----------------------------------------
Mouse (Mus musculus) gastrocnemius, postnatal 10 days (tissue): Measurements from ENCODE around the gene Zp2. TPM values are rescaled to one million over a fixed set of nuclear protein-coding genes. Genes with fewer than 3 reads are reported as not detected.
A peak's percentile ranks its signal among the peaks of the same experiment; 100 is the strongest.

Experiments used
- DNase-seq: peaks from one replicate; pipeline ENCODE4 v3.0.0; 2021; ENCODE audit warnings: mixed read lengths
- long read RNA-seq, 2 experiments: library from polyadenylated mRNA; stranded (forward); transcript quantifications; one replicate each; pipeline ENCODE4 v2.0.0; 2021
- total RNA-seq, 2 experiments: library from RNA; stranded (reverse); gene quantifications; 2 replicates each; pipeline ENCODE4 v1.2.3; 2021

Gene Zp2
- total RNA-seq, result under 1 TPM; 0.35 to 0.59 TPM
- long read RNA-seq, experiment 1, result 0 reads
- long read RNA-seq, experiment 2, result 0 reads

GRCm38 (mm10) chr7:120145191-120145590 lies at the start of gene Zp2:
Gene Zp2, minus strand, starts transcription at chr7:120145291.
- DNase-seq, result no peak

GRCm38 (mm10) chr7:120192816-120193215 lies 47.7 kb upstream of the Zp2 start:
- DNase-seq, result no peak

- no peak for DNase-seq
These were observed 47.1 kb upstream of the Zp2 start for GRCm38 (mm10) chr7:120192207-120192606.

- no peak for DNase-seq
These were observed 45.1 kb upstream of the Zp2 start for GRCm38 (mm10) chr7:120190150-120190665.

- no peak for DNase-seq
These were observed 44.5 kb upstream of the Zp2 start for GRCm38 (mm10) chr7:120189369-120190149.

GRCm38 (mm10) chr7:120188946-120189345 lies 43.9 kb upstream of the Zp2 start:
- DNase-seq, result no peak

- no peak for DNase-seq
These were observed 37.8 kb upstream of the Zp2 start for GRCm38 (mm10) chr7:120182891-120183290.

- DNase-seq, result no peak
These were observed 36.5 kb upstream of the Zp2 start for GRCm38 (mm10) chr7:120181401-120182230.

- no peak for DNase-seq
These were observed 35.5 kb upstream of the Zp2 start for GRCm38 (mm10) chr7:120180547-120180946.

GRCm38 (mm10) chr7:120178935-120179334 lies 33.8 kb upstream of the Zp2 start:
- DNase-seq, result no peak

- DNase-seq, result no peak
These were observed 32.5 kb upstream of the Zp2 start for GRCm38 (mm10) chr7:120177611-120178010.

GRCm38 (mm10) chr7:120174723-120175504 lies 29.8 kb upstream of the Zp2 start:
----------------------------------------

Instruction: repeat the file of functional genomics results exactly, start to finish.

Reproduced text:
Mouse (Mus musculus) gastrocnemius, postnatal 10 days (tissue): Measurements from ENCODE around the gene Zp2. TPM values are rescaled to one million over a fixed set of nuclear protein-coding genes. Genes with fewer than 3 reads are reported as not detected.
A peak's percentile ranks its signal among the peaks of the same experiment; 100 is the strongest.

Experiments used
- DNase-seq: peaks from one replicate; pipeline ENCODE4 v3.0.0; 2021; ENCODE audit warnings: mixed read lengths
- long read RNA-seq, 2 experiments: library from polyadenylated mRNA; stranded (forward); transcript quantifications; one replicate each; pipeline ENCODE4 v2.0.0; 2021
- total RNA-seq, 2 experiments: library from RNA; stranded (reverse); gene quantifications; 2 replicates each; pipeline ENCODE4 v1.2.3; 2021

Gene Zp2
- total RNA-seq, result under 1 TPM; 0.35 to 0.59 TPM
- long read RNA-seq, experiment 1, result 0 reads
- long read RNA-seq, experiment 2, result 0 reads

GRCm38 (mm10) chr7:120145191-120145590 lies at the start of gene Zp2:
Gene Zp2, minus strand, starts transcription at chr7:120145291.
- DNase-seq, result no peak

GRCm38 (mm10) chr7:120192816-120193215 lies 47.7 kb upstream of the Zp2 start:
- DNase-seq, result no peak

- no peak for DNase-seq
These were observed 47.1 kb upstream of the Zp2 start for GRCm38 (mm10) chr7:120192207-120192606.

- no peak for DNase-seq
These were observed 45.1 kb upstream of the Zp2 start for GRCm38 (mm10) chr7:120190150-120190665.

- no peak for DNase-seq
These were observed 44.5 kb upstream of the Zp2 start for GRCm38 (mm10) chr7:120189369-120190149.

GRCm38 (mm10) chr7:120188946-120189345 lies 43.9 kb upstream of the Zp2 start:
- DNase-seq, result no peak

- no peak for DNase-seq
These were observed 37.8 kb upstream of the Zp2 start for GRCm38 (mm10) chr7:120182891-120183290.

- DNase-seq, result no peak
These were observed 36.5 kb upstream of the Zp2 start for GRCm38 (mm10) chr7:120181401-120182230.

- no peak for DNase-seq
These were observed 35.5 kb upstream of the Zp2 start for GRCm38 (mm10) chr7:120180547-120180946.

GRCm38 (mm10) chr7:120178935-120179334 lies 33.8 kb upstream of the Zp2 start:
- DNase-seq, result no peak

- DNase-seq, result no peak
These were observed 32.5 kb upstream of the Zp2 start for GRCm38 (mm10) chr7:120177611-120178010.

GRCm38 (mm10) chr7:120174723-120175504 lies 29.8 kb upstream of the Zp2 start: